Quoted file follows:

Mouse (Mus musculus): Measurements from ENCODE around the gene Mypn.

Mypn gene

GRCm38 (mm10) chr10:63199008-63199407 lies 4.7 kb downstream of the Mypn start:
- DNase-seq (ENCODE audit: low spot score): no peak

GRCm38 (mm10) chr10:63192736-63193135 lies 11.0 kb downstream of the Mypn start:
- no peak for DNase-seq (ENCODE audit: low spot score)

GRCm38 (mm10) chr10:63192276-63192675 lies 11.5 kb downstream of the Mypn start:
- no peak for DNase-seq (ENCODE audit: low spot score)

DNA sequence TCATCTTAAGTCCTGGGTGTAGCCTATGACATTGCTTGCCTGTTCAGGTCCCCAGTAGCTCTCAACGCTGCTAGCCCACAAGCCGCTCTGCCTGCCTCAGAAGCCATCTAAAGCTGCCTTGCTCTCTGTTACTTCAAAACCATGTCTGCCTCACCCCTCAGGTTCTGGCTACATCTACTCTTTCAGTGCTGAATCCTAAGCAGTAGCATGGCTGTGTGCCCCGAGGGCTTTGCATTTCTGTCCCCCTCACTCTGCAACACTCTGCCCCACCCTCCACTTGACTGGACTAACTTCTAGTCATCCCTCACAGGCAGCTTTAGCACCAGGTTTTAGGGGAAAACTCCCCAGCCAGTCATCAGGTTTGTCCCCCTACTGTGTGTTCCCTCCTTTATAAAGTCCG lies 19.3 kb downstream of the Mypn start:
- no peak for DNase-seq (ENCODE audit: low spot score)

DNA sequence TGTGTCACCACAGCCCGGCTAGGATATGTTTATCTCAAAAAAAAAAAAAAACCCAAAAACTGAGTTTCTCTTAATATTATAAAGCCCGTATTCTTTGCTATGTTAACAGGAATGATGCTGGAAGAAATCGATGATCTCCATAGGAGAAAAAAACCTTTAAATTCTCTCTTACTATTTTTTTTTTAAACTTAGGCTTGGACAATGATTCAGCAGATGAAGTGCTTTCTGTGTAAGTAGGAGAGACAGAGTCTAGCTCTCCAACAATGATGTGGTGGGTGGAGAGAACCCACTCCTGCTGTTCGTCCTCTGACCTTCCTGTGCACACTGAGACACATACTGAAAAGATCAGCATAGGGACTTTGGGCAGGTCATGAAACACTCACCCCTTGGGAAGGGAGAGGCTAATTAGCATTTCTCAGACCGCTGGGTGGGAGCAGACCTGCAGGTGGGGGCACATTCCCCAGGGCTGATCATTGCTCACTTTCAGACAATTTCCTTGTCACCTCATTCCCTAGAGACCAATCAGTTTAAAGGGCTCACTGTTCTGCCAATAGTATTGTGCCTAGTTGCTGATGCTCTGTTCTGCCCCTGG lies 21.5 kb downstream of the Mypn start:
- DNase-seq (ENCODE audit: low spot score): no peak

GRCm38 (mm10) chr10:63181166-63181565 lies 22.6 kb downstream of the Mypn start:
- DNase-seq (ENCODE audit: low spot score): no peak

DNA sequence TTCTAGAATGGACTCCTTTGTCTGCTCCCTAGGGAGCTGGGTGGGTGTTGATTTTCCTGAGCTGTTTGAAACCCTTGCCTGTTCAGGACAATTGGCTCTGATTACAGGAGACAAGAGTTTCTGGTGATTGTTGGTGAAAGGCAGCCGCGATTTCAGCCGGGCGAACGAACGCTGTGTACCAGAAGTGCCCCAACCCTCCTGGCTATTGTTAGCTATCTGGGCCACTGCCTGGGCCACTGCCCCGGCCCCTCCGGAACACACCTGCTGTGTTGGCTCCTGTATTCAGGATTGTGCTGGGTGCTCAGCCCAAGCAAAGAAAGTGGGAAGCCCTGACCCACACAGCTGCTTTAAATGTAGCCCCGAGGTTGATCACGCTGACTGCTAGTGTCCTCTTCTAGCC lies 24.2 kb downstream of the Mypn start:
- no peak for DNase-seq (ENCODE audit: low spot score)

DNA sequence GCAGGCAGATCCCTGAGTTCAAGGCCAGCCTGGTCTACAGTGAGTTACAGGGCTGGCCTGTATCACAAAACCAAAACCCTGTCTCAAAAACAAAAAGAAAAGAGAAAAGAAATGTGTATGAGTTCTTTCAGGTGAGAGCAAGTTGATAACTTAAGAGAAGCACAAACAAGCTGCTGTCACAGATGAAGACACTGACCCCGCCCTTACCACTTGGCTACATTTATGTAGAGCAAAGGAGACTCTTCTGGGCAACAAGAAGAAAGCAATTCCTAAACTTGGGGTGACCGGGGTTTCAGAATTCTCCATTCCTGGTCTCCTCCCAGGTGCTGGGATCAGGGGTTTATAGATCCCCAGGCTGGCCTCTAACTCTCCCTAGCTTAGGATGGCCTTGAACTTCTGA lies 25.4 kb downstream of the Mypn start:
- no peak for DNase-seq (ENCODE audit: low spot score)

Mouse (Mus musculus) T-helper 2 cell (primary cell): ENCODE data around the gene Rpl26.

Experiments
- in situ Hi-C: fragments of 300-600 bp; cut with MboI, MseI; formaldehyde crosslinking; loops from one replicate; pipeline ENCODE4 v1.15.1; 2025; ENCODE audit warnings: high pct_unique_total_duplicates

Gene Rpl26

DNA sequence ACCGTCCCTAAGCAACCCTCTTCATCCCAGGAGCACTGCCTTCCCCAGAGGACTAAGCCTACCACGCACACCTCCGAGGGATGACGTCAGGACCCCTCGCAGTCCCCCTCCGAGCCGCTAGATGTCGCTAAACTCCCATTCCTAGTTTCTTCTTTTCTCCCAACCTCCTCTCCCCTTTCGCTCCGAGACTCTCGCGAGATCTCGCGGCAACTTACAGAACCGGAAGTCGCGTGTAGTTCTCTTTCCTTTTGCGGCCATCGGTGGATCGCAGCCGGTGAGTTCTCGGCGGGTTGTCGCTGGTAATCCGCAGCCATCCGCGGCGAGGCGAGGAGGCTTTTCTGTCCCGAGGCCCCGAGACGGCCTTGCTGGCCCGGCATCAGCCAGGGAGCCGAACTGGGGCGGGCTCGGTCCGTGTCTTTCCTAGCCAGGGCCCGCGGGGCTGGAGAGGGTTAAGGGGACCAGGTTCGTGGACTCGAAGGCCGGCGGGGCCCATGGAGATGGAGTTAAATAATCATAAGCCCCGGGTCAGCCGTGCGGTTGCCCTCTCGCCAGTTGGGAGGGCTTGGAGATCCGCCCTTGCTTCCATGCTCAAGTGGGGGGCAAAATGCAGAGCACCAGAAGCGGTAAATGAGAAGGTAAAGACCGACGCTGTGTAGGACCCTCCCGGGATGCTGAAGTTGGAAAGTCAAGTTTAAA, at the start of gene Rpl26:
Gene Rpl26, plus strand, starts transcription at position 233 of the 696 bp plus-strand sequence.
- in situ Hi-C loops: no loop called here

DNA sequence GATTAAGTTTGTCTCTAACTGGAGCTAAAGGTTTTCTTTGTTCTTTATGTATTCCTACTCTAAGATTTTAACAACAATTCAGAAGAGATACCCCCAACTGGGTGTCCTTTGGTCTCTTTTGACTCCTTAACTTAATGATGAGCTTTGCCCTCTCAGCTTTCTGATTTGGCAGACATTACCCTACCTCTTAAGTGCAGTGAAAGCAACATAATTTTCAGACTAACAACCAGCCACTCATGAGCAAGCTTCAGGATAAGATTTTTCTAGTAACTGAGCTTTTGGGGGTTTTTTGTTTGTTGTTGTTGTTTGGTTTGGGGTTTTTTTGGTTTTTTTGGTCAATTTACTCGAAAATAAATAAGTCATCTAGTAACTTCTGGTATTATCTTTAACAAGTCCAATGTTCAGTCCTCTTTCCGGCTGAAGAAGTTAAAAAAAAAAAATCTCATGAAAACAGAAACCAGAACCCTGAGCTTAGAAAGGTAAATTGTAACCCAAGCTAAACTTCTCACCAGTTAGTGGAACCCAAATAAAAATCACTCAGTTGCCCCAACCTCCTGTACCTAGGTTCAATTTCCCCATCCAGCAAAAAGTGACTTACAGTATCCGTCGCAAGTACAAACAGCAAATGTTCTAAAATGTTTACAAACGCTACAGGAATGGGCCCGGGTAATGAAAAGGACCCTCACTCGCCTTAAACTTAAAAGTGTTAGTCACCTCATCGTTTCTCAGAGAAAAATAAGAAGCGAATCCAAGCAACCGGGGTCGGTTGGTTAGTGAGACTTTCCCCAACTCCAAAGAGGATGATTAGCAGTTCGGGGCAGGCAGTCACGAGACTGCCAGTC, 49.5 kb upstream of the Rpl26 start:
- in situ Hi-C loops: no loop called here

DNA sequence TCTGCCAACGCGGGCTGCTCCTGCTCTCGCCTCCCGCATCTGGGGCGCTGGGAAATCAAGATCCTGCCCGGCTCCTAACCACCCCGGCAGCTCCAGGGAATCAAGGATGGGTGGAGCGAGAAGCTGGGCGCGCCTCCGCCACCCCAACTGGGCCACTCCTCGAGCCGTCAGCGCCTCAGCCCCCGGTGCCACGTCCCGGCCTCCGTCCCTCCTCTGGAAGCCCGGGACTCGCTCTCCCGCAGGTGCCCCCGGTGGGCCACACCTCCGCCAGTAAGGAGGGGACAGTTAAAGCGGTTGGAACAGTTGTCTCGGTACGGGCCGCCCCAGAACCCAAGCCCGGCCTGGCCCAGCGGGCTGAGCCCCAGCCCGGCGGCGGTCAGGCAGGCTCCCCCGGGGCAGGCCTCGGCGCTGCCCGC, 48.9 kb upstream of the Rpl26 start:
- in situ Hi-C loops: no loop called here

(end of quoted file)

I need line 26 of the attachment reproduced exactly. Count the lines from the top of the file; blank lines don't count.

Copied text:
DNA sequence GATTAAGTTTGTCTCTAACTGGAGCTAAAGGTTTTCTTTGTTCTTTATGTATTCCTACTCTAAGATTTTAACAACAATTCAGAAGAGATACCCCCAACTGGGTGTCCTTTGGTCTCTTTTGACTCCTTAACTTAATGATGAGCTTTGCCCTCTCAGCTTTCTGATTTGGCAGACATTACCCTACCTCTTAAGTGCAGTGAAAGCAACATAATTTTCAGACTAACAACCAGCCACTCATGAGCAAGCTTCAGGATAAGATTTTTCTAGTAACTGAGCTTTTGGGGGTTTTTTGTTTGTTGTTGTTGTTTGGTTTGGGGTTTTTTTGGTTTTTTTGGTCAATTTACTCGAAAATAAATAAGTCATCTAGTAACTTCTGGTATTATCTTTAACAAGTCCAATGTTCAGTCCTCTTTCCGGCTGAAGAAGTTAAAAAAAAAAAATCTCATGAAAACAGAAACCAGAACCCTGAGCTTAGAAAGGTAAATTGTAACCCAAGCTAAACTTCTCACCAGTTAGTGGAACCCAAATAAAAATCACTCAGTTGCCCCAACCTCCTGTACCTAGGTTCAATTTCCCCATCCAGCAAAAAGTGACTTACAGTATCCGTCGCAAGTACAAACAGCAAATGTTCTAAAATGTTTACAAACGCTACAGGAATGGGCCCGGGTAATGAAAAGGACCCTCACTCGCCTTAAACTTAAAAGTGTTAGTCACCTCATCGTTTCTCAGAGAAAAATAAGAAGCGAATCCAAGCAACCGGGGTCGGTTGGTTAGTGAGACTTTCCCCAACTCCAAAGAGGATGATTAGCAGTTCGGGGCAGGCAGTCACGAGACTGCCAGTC, 49.5 kb upstream of the Rpl26 start: